Responsibility

Food Waste

General Mills, in partnership with its foundation and external partners, is catalyzing a new frontier of food waste reduction and surplus food recovery. Together we can tackle this issue.

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Rescuing good food

As a global food company, General Mills believes that food loss and waste* are major environmental and economic challenges that undermine food security, contribute to climate change, unnecessarily consume natural resources, like water, and add more costs to families, communities and businesses alike. We take a broad approach to addressing food rescue, from reducing loss in our operations and collaborating across the industry, to empowering food businesses in surplus food recovery, educating consumers on how to save food at home and engaging with communities worldwide. The General Mills Food Waste Action Team – composed of employees from global sustainability, philanthropy, supply chain, government affairs and environmental standards – collaborates to drive progress and identify new opportunities for impact.

A manufactured approach to rescue food

Operations We closely monitor and manage our manufacturing processes to keep surplus food out of the waste stream. Surplus food from our operations is first offered to food bank partners to feed hungry people; the remainder is repurposed for animal feed or anaerobic digestion. In fiscal 2019, 4% of our total production was food waste, and only 1% of that went to landfills. In addition, 12 facilities (24% of the global total) met our zero-waste-to-landfill criteria in fiscal 2019.

We also work to reduce food waste in our office buildings. At our headquarters, we increased compost collection by 70% in fiscal 2019 compared to fiscal 2017 and reduced landfill waste by 30%.
Industry We actively participate in industry, nonprofit and government groups focused on food loss and waste reduction as well as surplus food recovery, including AMERIPEN, the Food Waste Reduction Alliance, the Foundation for Food and Agriculture Research, the Grocery Manufacturers Association, the International Food Waste Coalition, ReFED (Rethink Food Waste Through Economics and Data) and the U.S. Food Waste Challenge.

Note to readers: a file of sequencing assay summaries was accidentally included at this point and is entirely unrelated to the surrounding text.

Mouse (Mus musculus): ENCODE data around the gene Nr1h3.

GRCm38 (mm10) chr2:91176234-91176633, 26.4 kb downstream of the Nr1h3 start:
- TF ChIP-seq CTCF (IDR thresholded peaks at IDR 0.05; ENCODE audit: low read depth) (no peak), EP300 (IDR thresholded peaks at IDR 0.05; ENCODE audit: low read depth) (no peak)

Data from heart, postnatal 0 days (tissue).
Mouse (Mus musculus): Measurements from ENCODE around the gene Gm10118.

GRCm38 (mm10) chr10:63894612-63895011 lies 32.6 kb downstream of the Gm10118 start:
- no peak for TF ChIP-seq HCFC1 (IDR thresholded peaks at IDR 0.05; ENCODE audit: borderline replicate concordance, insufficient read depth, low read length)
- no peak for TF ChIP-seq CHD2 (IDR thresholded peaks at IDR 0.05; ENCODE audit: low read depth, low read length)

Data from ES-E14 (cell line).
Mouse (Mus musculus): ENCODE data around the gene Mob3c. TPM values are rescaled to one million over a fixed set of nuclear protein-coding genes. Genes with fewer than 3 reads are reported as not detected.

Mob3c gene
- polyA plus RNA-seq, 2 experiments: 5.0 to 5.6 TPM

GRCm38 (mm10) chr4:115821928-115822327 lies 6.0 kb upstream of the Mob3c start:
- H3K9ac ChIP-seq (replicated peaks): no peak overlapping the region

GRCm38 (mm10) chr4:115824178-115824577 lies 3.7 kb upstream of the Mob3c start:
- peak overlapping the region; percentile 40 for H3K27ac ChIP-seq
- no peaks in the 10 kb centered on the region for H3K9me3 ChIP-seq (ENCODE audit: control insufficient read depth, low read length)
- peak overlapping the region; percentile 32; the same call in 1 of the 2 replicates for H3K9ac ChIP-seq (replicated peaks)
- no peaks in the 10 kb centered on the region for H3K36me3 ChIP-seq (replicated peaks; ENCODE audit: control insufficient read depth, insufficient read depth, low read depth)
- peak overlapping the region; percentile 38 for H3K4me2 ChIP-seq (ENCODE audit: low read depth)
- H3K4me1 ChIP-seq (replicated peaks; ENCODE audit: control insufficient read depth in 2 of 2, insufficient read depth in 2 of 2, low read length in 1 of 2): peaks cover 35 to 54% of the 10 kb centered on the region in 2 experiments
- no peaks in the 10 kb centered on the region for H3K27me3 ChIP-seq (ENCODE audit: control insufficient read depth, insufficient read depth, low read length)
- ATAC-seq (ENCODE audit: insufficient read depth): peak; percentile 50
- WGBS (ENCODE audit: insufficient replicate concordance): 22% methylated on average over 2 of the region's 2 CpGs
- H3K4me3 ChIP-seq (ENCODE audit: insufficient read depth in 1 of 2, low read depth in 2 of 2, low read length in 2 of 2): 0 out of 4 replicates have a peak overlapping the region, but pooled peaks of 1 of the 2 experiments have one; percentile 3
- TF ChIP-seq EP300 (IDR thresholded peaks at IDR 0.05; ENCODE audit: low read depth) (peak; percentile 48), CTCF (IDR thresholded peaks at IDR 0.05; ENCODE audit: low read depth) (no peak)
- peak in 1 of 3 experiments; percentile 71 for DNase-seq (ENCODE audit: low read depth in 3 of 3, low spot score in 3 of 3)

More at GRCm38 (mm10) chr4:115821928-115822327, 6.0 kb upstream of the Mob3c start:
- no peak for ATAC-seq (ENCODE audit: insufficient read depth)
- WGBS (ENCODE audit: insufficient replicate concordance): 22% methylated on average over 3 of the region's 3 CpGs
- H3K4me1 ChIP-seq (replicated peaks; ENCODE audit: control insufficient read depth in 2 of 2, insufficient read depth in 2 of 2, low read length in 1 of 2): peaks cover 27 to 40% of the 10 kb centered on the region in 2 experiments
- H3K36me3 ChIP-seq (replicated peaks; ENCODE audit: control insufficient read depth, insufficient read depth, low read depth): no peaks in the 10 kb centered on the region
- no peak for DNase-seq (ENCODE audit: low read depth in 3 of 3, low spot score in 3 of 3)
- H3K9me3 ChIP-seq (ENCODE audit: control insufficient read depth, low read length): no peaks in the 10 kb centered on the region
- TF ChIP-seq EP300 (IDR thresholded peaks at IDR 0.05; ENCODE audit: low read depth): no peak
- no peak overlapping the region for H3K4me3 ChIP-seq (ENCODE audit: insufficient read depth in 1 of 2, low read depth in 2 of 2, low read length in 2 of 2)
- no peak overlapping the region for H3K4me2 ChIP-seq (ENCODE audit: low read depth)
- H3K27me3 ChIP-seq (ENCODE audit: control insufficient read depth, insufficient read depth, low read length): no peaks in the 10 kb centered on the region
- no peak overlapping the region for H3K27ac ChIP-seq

We are part of an industry-wide effort to standardize food product date labels to improve clarity about quality and safety and reduce the amount of good food that’s thrown away. As of November 2019, we have updated approximately 80% of our U.S. packages.
Food retailers General Mills is committed to increasing surplus food recovery, especially among consumer-facing food businesses – grocery stores, restaurants and other food outlets. These organizations collectively account for 40% of all food waste, roughly 50 billion pounds (more than 20 million metric tons) per year in the U.S. alone.

During the past three years, our global investments in food recovery technology have empowered more than 30,000 retail and foodservice locations to participate in systematic food rescue.
Consumers We educate consumers on ways to save food at home:
• General Mills promotes Save the Food, a U.S.-based campaign from the Natural Resources Defense Council and the Ad Council that provides tips on how to store, cook and save food.
• Since more than 40% of food waste happens at home, General Mills developed and launched the #tastenotwaste initiative on bettycrocker.com in 2018 and a follow-up #pantryraid challenge in 2019. These campaigns provided consumers with information on food waste and tips on how to reduce waste at home.
Communities General Mills provides philanthropic support to leading nonprofits that makes it possible for food manufacturers, grocers, restaurants, distributors, trucking companies and other organizations to donate surplus food so it can be distributed to people in need.
• Our product donations to food banks enabled 28 million meals to nourish people across the world in 2019.**
• Our investments to scale the MealConnect platform helped recover more than 1.6 billion pounds of surplus food.

*General Mills defines food waste and loss within our operations as any food products that were intended for human consumption and are no longer able to be consumed by humans, including those waste streams that are instead diverted to
animal feed. We also recognize the following distinction, according to the United Nations Food and Agriculture Organization (FAO): Food loss occurs along the food supply chain from harvest up to, but not including, the retail level; food
waste occurs at the retail and consumption levels.
**In addition to the 28 million meals enabled by General Mills food donations to nourish people, the company also donated nearly 2 million pounds of pet food to charitable partners.

     

    Leading on surplus food recovery

    Our approach

    To ensure no good food goes to waste and that the world’s surplus food is used to nourish people, we are leveraging our philanthropy and food system expertise to catalyze a new era of surplus food recovery enablement.